Pro-tip: If you don’t want to use a whole crayon, cut them in half! Also, if you have extra birthday candles lying around, those will work as well.
Pro Tip #2: The wax will dry faster if you opt for candles.
An unbeatable challenge, origami is the most popular folded-art style. Step-by-step guides for creatures and items—such as butterflies, jumping frogs and hearts—are an easy way to introduce origami to your children without the hassle of markers or paints.
Materials needed: Construction or printer paper, googly eyes (optional), markers (optional)
How to: Depending on your child’s interests, find a step-by-step origami diagram. We recommend starting as simple as possible to avoid frustration and tantrums.
Click on the title for an endless supply of origami guides.
It’s officially springtime! Morph your paper plates into crawling critters to celebrate the new season, while entertaining your child.
Materials needed: Paper plates (one for every two caterpillars), toilet paper tube (one for every two caterpillars), paint, pipe cleaners (three per caterpillar), white paper, popsicle sticks, black marker, glue
How to: Cut off the outside rim of a paper plate, making sure the ridged edge meets the flat center of the plate. Cut in half to create two caterpillars. Cut the toilet paper tube in half. Paint the two halves green and the toilet paper tubes red. Allow time to dry.
Draw eyes and a mouth on the white paper and cut them out. Glue them onto the paper tube. Fold a pipe cleaner in half and glue on the inside of the tube (should look like antennas). Cut the other two pipe cleaners into thirds and glue them onto the caterpillar (will be the legs).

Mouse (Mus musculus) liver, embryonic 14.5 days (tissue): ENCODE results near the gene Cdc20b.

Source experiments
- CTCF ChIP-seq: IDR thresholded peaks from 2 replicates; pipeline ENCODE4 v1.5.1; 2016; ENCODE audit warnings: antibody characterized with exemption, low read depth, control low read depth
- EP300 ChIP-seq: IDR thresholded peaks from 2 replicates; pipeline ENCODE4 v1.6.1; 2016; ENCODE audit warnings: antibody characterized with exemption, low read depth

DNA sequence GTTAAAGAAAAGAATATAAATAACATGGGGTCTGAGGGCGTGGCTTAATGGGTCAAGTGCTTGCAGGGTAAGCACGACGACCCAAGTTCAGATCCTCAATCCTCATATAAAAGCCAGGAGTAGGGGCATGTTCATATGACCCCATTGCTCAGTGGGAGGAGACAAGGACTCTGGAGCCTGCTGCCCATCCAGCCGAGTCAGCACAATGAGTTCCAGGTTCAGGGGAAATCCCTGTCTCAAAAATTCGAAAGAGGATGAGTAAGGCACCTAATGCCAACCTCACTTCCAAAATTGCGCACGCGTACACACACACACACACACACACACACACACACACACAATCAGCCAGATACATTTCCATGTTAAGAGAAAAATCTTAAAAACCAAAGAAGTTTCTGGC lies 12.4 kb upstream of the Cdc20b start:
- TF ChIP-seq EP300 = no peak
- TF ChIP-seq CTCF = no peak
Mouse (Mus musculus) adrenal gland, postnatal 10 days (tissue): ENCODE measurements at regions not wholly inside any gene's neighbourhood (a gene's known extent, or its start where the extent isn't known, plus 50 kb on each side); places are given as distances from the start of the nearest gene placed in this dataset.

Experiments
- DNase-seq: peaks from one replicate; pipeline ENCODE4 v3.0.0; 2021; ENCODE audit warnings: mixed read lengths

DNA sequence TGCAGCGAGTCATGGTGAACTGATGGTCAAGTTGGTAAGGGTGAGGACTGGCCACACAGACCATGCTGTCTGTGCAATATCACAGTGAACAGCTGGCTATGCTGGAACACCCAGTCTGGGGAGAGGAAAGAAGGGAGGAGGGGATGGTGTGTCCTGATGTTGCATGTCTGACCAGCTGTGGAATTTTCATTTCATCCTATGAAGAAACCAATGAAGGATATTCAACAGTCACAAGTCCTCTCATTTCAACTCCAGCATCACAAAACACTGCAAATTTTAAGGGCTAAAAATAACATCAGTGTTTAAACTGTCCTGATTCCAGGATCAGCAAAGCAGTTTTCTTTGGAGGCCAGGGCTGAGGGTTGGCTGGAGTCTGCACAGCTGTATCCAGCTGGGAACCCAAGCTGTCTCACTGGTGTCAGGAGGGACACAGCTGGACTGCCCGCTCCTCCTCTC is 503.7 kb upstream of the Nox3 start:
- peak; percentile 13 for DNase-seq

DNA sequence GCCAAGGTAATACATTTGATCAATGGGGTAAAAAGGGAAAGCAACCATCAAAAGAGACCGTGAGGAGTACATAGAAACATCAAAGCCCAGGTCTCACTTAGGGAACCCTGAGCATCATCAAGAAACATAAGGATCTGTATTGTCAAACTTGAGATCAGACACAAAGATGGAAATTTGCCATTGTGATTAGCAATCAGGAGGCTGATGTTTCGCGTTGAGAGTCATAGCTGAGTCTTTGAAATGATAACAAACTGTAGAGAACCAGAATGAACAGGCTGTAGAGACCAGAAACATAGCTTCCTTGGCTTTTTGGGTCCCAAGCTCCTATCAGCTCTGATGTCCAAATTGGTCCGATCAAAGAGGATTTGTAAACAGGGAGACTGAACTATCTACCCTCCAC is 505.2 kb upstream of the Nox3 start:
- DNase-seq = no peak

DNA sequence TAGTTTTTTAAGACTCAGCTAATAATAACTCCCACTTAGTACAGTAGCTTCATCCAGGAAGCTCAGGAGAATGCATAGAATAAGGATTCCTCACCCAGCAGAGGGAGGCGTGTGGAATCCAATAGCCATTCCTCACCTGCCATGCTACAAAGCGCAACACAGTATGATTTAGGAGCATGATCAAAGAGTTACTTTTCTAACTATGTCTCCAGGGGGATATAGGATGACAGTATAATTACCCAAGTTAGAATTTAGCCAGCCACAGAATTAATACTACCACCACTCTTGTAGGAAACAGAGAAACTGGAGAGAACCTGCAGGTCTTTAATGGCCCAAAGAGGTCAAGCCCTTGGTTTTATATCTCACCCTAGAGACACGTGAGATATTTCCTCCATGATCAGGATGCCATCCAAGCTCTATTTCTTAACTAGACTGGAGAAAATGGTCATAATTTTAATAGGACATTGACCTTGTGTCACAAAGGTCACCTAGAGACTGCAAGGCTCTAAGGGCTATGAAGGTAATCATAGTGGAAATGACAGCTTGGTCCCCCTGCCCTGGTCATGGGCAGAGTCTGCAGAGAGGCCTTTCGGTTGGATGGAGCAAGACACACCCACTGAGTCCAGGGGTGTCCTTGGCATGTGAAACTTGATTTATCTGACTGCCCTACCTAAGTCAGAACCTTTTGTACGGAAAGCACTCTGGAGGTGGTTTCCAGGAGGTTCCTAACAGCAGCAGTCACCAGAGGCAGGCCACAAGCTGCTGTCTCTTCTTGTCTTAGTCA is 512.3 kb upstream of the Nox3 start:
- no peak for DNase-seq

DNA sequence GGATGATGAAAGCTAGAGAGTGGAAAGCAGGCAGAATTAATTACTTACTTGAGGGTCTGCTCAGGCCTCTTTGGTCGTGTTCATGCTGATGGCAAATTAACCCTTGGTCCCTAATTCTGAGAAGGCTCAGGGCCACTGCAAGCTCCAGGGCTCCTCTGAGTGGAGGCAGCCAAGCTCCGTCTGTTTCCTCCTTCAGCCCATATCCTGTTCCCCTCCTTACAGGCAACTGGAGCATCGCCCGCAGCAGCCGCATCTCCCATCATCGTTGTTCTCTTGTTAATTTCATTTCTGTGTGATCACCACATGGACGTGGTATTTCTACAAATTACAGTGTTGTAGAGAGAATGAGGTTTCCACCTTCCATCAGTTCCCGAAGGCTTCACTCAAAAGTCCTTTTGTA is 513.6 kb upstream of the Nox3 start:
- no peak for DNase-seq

If you’d like to make your caterpillar a puppet, glue a popsicle stick to the center of the caterpillar and have fun making him move!
Pro-tip: Try adding stripes or designs if you have extra paint.
6. Sock Puppets
We’ve all found an old sock or two and pretended it was a puppet. Making your own sock puppets lets your kids use their imagination and creativity to create something unique to them.
Materials needed: Socks (we recommend older or outgrown ones), hot glue, felt, googly eyes (or old buttons), recycled cardboard
How to: Slip the sock on your hand and make a C-shape with your hand. This will give you an idea of where the face of your puppet should go. Use a marker to dot above the seam of the toes where you’d like the eyes and nose to go.
Take the sock off and glue on your googly eyes or old buttons. Add some eyelashes with a black marker, if you’d like. This is where creativity has its time to shine! Use the felt and pipe cleaners to create unique puppet designs. Once the masterpiece is done, allow some time for the glue to dry and enjoy!
7. Spring Coloring Pages from Crayola
Need a quick and easy way to entertain the kiddos the old-fashioned way? Crayola offers free coloring pages—everything from seasonal to holiday options—for each child’s interests.
Materials needed: Coloring supplies (markers, crayons, paint or colored pencils), printer paper
How-to: Use your intuition or ask your kiddo what they’d like to color (show the designs from Crayola’s website if needed). All you need to do is print the designs out!
Image courtesy of iStock.